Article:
If each incremental increase in global temperatures matched precisely to an equivalent increase in climate and extreme weather risks, planning for the future would be much easier. However, the earth’s climate system is non-linear, most famously exemplified by MIT meteorologist Edward Lorenz in the “butterfly effect“—this phenomenon inspired Adapt Ready’s logo by the way.
A recent article in nature, Make climate-change assessments more relevant, explores the dynamic and multi-faceted aspects of translating climate data into information relevant to decision-makers. At the most sophisticated level, quantitative climatic data can be contextualized not only into local geographic and ecosystem conditions, but also with cultural responses to change and communities’ adaptive capacity. The authors call for greater academic research on these interactions.
The article also describes the non-linearity of sea-level rise and other impacts with global temperature increases—small island states will suffer proportionately more devastating impacts compared to large nations even with the same level of sea-level rise. Also, warming may steadily increase while no strong effects are observed from polar ice melt … until a certain threshold is met, which could unleash rapid and devastating change.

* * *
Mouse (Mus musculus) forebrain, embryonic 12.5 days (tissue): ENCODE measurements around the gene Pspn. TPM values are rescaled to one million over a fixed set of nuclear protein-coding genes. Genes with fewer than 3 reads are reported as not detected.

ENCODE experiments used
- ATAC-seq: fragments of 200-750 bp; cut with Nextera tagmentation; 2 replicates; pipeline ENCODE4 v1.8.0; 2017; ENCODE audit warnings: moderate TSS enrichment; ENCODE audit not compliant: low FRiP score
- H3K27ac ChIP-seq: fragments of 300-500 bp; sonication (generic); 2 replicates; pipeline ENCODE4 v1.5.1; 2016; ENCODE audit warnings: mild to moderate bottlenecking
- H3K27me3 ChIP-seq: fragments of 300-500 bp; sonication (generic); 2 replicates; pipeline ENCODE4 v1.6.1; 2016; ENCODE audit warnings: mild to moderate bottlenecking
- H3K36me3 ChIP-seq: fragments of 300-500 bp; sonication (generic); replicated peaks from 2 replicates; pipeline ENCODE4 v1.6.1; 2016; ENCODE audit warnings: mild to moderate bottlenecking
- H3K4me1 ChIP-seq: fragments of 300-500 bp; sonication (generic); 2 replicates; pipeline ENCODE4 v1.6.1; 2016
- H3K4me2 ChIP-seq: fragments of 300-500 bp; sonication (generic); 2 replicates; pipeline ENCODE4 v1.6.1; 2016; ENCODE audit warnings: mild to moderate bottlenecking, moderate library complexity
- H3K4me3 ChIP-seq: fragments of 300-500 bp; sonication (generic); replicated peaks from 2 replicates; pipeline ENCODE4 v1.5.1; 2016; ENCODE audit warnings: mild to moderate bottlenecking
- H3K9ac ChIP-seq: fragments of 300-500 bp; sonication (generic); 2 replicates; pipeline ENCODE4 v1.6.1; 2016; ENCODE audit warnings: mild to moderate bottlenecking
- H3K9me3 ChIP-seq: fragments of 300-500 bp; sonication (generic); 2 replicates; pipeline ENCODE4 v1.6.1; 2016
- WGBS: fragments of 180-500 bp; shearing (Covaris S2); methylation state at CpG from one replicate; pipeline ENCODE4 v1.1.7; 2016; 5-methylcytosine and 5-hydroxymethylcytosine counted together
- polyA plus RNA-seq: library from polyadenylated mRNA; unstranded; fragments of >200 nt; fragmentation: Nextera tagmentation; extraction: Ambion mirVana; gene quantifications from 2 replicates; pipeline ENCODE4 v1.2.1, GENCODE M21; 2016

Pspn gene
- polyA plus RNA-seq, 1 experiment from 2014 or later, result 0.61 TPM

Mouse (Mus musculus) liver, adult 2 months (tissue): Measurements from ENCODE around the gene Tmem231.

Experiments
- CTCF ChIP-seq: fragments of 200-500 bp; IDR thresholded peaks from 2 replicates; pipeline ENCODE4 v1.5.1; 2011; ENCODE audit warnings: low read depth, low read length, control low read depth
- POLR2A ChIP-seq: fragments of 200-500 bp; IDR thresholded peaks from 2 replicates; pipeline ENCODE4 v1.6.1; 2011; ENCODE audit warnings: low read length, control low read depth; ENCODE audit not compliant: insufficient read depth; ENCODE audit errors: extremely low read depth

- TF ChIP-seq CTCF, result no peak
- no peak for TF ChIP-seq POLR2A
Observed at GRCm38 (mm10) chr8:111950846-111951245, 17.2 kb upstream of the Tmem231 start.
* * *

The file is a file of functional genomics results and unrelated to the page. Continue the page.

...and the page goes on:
Measuring these risks are difficult enough if we knew exactly the trajectory of global temperature increase over the coming decades. Unfortunately, we must add another layer of complexity—uncertainty of future global greenhouse gas emissions. Affordability of clean technologies and government policy responses are some of the variables the article notes can influence future emissions, and, in turn, climate and extreme weather impacts.
It may seem like putting significant effort into understanding future risks with so many variables that increase uncertainty is an overly-burdensome task, however, as major investment management firm BlackRock argues:
It is tempting to think the risks are hypothetical and that, if they were to erupt, could not have been foreseen anyway. This leads to complacency. Global insurers and reinsurers learned their lesson the hard way – the insurance sector was nearly wiped out (with 11 bankruptcies) after Hurricane Andrew in 1992, the costliest natural disaster before another US storm, Hurricane Katrina.
But with better preparation, the industry was left relatively “unscathed” after a record year of claims in 2011.
Sticking heads in the sand is not an option for countries, organizations and companies that want to be prepared and profitable in the coming years. And science, technology and policies are moving forward every day that advance our collective understanding of future risks. This is why Adapt Ready provides insights from multiple sources of climate risk data, updated and dynamically incorporated so that customers can assess their risks holistically and make the best decisions possible.